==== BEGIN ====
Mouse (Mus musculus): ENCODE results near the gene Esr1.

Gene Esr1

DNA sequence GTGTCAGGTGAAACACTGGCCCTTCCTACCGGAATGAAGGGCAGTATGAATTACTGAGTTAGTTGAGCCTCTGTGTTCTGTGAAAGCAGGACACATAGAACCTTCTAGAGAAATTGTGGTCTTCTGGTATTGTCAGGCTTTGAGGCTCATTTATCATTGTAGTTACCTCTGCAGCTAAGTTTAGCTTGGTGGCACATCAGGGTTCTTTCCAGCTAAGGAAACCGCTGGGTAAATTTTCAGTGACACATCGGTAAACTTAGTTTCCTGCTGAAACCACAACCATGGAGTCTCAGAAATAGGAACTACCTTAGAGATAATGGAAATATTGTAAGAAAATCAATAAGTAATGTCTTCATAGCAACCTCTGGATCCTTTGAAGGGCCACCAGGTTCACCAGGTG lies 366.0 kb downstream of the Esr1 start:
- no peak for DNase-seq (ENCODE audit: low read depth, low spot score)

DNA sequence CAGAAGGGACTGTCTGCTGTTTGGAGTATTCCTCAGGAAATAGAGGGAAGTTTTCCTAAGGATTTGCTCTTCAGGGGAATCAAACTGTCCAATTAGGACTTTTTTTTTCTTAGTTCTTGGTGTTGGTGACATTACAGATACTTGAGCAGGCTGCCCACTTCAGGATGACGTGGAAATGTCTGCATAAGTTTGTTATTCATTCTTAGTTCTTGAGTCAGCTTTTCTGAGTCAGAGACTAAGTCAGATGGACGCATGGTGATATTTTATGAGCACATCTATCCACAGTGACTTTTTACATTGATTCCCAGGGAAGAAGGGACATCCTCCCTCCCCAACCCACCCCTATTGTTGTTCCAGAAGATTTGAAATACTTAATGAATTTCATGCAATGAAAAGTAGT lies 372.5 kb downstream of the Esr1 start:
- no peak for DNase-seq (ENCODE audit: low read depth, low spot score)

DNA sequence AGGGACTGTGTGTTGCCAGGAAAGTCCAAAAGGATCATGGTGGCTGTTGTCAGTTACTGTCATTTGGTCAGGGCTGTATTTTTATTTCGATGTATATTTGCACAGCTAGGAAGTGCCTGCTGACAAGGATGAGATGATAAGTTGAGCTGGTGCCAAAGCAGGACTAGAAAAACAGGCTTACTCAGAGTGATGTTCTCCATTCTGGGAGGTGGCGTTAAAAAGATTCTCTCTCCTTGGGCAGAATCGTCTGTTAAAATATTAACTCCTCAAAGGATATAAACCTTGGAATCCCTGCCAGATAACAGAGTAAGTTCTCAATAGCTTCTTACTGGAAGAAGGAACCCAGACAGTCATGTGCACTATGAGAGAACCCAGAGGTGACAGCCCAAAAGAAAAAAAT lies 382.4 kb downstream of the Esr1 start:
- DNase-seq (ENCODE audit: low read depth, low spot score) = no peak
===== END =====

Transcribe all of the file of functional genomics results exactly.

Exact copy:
Mouse (Mus musculus): ENCODE results near the gene Esr1.

Gene Esr1

DNA sequence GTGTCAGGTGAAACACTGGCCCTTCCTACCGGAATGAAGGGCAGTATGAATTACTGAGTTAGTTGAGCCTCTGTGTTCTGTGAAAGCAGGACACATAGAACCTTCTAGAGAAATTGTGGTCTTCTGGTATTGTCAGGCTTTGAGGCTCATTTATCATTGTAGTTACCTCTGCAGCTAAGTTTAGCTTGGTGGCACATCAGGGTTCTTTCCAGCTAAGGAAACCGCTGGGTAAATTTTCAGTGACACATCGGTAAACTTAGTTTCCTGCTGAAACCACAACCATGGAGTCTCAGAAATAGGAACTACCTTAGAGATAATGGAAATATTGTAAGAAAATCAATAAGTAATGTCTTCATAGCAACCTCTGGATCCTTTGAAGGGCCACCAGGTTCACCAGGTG lies 366.0 kb downstream of the Esr1 start:
- no peak for DNase-seq (ENCODE audit: low read depth, low spot score)

DNA sequence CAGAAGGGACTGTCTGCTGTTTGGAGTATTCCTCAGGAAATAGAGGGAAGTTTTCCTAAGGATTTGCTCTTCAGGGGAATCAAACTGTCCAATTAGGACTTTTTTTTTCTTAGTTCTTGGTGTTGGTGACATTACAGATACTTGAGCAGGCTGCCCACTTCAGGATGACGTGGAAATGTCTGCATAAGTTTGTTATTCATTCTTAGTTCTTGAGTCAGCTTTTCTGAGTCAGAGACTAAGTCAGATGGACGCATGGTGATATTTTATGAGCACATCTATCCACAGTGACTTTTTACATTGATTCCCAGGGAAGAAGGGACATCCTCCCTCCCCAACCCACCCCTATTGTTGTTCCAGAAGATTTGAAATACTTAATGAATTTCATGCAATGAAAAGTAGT lies 372.5 kb downstream of the Esr1 start:
- no peak for DNase-seq (ENCODE audit: low read depth, low spot score)

DNA sequence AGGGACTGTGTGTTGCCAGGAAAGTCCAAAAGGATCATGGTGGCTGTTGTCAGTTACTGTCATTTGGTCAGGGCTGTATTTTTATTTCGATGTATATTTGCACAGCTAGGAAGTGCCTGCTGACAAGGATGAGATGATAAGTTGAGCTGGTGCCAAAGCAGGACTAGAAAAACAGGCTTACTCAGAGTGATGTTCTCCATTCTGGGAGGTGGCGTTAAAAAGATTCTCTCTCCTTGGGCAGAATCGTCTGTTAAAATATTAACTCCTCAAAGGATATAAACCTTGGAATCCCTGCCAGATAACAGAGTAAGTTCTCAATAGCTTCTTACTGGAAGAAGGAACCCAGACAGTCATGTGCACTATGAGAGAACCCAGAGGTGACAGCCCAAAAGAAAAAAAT lies 382.4 kb downstream of the Esr1 start:
- DNase-seq (ENCODE audit: low read depth, low spot score) = no peak